Price Discrimination • Price discrimination is the practice of selling the same good at different prices to different customers. ä Not possible in a competitive market. • Two important effects of price discrimination: ä It can increase the monopolist’s profits. ä It can reduce deadweight loss.
Examples of Price Discrimination • Movie tickets • Airline tickets • Discount coupons • Financial aid • Quantity discounts
The Prevalence of Monopoly • How prevalent are the problems of monopolies? ä Monopolies are common. ä Most firms have some control over their prices because of differentiated products. ä Firms with substantial monopoly power are rare. ä Few goods are truly unique.
Conclusion • A monopoly is a firm that is the sole seller in its market. • It faces a downward-sloping demand curve for its product. • Like a competitive firm, a monopoly maximizes profit by producing the quantity at which marginal cost and marginal revenue are equal. • Unlike a competitive firm, its price exceeds its marginal revenue, so its price exceeds marginal cost.
Conclusion • A monopolist’s profit-maximizing level of output is below the level that maximizes the sum of consumer and producer surplus. • A monopoly causes deadweight losses similar to the deadweight losses caused by taxes.
Conclusion • Policymakers can try to remedy the inefficiencies of monopolies with antitrust laws, regulation of prices, or by turning the monopoly into a government-run enterprise. • If the market failure is small, policymakers may decide to do nothing at all.
Conclusion • Monopolists can raise their profits by charging different prices to different buyers based on their willingness to pay. • Price discrimination can raise economic welfare and lessen deadweight losses.
(a) A Competitive Firm’s Demand Curve (b) A Monopolist’s Demand Curve’ Price Price Demand Demand 0 Quantity of Output 0 Quantity of Output Figure 15-2
Price £11 10 9 8 7 6 5 4 3 Demand Marginal (average revenue) 2 revenue 1 0 1 2 3 4 5 6 7 8 Quantity of Water -1 -2 -3 -4 Figure 15-3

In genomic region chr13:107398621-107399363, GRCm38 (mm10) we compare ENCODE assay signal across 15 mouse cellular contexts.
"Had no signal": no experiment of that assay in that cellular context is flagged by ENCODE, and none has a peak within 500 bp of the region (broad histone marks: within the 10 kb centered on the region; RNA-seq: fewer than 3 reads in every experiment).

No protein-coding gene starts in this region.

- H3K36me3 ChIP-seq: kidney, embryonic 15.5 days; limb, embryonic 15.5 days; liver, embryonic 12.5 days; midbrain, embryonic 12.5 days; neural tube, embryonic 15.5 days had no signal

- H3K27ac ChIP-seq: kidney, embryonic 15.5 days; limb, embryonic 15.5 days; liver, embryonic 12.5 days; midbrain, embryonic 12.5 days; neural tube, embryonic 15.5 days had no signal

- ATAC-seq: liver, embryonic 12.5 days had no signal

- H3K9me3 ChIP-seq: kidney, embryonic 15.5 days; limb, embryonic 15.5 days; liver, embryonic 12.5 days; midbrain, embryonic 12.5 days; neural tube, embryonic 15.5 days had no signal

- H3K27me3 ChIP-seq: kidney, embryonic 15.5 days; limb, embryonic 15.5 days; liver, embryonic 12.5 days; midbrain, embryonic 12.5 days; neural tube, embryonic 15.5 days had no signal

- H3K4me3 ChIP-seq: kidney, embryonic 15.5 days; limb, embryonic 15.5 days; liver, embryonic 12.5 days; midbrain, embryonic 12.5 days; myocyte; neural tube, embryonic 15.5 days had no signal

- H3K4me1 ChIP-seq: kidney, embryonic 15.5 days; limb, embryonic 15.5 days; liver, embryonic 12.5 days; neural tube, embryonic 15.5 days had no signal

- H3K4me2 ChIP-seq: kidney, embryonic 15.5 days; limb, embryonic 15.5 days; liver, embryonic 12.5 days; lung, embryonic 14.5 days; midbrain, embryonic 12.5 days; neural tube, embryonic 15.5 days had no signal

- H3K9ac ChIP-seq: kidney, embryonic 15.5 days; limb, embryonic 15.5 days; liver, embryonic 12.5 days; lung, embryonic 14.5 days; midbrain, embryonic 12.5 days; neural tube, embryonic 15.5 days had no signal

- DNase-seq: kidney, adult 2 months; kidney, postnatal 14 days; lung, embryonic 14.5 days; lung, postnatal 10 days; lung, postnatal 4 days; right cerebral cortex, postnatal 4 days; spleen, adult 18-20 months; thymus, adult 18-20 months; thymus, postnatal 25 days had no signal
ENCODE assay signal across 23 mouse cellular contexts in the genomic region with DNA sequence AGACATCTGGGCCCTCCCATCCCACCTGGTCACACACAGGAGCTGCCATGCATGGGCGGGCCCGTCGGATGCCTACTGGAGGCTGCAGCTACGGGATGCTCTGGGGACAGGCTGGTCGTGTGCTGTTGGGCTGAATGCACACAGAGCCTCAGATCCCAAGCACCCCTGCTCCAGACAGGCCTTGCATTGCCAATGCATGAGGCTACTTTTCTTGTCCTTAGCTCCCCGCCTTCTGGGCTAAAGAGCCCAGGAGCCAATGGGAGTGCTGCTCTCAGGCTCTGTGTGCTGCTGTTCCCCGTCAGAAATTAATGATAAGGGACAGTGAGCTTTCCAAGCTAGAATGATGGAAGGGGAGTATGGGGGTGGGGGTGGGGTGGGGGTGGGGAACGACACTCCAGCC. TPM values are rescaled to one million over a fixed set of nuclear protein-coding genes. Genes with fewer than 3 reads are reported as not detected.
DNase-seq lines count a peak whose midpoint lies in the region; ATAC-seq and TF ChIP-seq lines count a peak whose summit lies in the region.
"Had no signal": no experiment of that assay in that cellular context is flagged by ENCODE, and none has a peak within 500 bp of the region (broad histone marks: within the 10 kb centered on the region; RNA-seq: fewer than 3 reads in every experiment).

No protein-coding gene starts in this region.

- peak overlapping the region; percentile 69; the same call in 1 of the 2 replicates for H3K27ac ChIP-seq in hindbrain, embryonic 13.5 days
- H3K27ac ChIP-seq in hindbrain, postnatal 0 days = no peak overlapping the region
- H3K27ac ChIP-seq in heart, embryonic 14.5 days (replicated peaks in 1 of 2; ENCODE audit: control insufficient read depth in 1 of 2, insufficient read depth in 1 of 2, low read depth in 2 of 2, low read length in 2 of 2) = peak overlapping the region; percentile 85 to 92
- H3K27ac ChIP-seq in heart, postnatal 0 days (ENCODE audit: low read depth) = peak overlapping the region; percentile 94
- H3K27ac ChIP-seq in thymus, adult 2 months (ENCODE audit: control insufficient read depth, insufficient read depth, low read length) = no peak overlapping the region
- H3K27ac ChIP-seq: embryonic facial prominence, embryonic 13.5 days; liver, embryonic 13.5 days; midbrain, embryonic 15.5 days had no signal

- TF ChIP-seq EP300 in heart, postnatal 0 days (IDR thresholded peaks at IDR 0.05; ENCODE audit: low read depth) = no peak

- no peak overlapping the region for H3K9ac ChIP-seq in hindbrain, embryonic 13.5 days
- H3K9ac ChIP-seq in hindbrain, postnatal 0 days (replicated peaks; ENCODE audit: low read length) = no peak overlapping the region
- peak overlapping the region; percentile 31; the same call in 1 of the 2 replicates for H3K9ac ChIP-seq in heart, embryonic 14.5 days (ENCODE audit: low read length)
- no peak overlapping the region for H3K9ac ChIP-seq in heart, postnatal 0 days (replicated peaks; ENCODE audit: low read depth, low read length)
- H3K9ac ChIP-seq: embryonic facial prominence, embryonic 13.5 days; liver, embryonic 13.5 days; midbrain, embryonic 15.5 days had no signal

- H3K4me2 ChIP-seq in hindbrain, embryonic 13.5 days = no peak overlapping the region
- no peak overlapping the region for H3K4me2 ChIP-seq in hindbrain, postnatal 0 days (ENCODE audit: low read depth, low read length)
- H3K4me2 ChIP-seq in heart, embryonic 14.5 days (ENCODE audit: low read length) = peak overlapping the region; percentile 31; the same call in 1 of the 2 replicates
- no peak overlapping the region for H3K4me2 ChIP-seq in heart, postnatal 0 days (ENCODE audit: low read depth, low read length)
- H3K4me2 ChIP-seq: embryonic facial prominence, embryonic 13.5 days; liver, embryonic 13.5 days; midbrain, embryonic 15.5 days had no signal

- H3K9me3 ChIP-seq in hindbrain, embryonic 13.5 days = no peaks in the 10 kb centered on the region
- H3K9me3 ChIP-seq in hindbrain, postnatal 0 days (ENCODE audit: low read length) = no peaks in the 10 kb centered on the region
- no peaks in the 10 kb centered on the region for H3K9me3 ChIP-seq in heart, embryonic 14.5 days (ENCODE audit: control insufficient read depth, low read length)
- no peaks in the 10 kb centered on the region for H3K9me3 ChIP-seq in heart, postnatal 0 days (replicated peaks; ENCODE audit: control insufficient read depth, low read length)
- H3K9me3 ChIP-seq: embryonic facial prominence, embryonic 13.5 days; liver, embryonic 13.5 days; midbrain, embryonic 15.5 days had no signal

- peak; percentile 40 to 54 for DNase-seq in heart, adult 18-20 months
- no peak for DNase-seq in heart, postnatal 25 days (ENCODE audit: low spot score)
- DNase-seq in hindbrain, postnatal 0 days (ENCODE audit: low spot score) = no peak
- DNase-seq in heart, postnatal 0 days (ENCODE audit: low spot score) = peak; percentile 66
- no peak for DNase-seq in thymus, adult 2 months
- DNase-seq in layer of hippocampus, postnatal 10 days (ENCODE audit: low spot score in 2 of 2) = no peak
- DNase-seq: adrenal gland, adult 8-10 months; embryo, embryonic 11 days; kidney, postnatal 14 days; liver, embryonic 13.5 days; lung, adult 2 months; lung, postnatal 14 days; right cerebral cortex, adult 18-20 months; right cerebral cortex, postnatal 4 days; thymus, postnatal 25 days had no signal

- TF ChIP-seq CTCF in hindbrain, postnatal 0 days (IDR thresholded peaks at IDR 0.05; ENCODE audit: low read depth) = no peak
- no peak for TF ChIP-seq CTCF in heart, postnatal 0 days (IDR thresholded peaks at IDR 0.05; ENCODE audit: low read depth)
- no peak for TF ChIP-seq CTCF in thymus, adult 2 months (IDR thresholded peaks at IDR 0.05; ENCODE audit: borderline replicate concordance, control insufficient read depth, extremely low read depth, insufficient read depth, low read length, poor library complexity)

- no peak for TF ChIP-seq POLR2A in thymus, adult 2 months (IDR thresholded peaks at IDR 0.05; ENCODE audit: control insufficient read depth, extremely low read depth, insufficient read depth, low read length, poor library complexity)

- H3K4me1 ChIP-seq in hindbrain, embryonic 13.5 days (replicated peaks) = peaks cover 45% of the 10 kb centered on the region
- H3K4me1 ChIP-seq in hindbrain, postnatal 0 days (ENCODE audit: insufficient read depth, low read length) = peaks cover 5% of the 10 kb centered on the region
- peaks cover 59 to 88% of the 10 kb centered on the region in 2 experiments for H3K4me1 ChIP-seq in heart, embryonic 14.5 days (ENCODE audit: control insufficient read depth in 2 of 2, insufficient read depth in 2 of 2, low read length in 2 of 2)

Costs and 2. ...and then the demand Revenue 1. The intersection of the curve shows the price marginal-revenue curve consistent with this quantity. and the marginal-cost curve determines the profit-maximizing B Monopoly quantity... price Average total cost A Demand Marginal cost Marginal revenue 0 Q1 QMAX Q2 Quantity Figure 15-4
Costs and Revenue Marginal cost Monopoly E B price Monopoly Average total cost profit Average D C total cost Demand Marginal revenue 0 QMAX Quantity Figure 15-5
Costs and Revenue Price during patent life Price after Marginal patent cost expires Demand Marginal revenue 0 Monopoly Competitive Quantity quantity quantity Figure 15-6
Price Marginal cost Value to buyers Cost to monopolist Demand (value to buyers) Cost to monopolist Value to buyers 0 Quantity Value to buyers Value to buyers is greater than is less than cost to seller. cost to seller. Efficient quantity Figure 15-7
Price Marginal cost Deadweight loss Monopoly price Marginal revenue Demand 0 Monopoly quantity Efficient quantity Quantity Figure 15-8
Price Average total cost Average total cost Loss Regulated Marginal cost price Demand 0 Quantity Figure 15-9
(a) Monopolist with Single Price (b) Monopolist with Perfect Price Discrimination Price Price Consumer surplus Deadweight Monopoly loss price Profit Profit Marginal cost Marginal cost Marginal Demand Demand revenue 0 Quantity sold Quantity 0 Quantity sold Quantity Figure 15-10